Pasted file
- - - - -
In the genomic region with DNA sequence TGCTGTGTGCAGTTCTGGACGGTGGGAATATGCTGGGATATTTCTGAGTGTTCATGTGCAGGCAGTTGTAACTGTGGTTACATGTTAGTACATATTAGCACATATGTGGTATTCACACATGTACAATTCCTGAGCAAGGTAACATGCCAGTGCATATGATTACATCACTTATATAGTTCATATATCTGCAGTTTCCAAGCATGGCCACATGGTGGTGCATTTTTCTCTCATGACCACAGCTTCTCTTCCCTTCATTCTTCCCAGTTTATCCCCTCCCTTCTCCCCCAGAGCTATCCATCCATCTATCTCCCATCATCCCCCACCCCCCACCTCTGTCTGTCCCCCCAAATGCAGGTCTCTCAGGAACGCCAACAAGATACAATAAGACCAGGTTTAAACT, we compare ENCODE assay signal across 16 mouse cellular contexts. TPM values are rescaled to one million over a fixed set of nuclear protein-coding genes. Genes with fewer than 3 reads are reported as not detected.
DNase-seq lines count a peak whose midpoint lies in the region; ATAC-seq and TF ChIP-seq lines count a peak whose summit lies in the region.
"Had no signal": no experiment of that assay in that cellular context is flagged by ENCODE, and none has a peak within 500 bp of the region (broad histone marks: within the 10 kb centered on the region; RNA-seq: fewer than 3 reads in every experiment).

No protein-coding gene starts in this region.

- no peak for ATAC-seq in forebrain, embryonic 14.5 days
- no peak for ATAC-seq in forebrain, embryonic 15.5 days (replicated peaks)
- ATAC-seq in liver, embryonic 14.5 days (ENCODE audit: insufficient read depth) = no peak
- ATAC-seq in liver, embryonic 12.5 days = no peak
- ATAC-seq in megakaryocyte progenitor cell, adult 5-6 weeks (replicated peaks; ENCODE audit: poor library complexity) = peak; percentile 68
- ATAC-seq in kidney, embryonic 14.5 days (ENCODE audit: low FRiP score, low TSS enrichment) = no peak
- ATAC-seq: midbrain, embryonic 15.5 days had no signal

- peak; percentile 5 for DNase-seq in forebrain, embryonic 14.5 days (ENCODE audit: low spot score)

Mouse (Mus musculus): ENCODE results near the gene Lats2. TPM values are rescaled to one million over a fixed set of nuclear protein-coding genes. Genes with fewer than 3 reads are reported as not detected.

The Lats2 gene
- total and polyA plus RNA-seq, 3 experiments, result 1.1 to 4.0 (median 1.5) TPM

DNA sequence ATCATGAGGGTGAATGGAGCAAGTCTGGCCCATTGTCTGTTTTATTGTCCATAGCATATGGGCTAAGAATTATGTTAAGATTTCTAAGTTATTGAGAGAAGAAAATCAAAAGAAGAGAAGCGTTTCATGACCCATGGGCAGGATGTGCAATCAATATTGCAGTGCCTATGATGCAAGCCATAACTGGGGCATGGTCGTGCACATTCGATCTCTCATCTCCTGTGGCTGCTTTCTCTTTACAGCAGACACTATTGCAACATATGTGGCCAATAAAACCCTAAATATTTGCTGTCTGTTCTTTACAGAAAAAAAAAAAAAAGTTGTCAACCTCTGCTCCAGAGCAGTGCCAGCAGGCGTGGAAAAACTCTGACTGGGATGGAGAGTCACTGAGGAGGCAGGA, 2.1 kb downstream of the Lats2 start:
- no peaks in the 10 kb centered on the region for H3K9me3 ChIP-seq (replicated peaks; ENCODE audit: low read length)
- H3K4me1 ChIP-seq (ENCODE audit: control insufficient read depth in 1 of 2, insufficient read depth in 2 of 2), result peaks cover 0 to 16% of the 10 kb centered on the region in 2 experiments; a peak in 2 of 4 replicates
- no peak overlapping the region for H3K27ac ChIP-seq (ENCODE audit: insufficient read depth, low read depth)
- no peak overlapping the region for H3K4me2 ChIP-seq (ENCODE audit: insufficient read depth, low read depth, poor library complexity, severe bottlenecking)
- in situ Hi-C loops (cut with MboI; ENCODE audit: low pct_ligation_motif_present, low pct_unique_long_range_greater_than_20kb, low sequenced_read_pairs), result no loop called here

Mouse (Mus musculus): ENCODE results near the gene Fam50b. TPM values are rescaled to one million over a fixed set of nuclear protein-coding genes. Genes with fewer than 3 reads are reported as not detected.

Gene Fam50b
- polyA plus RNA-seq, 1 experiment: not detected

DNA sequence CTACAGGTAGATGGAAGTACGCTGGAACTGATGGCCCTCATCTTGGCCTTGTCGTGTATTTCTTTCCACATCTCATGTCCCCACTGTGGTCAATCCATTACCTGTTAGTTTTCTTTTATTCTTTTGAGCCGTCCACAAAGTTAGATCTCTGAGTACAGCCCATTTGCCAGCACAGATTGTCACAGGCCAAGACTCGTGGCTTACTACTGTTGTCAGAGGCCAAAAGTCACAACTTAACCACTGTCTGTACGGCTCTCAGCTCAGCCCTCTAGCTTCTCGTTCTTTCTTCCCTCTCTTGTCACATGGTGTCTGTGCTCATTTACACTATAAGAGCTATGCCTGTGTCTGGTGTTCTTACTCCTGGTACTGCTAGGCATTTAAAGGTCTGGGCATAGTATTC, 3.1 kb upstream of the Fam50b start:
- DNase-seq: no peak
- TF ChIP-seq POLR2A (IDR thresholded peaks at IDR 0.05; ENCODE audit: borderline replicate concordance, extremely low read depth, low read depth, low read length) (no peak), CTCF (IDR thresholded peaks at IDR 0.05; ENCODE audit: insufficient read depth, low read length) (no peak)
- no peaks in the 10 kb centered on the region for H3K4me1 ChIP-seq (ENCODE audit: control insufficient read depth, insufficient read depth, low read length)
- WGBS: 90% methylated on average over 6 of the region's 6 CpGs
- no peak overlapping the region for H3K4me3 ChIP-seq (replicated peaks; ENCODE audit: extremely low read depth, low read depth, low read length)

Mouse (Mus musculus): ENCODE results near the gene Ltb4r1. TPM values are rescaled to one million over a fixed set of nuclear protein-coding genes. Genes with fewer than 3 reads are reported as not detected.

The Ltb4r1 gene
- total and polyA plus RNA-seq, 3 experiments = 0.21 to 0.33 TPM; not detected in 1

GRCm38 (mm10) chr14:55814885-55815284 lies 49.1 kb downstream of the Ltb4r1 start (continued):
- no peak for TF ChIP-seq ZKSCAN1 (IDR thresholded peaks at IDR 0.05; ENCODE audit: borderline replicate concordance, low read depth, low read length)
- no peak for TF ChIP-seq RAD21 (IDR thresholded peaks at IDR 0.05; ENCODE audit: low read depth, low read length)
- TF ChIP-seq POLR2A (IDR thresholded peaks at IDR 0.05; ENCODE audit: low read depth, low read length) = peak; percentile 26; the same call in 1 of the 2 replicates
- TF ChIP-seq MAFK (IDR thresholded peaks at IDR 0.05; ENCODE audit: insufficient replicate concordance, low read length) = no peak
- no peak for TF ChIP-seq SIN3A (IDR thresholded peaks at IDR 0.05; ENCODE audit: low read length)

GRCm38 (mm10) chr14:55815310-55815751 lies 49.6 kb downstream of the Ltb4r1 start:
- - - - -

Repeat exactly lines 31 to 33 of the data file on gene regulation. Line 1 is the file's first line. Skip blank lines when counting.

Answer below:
Mouse (Mus musculus): ENCODE results near the gene Ltb4r1. TPM values are rescaled to one million over a fixed set of nuclear protein-coding genes. Genes with fewer than 3 reads are reported as not detected.

The Ltb4r1 gene
- total and polyA plus RNA-seq, 3 experiments = 0.21 to 0.33 TPM; not detected in 1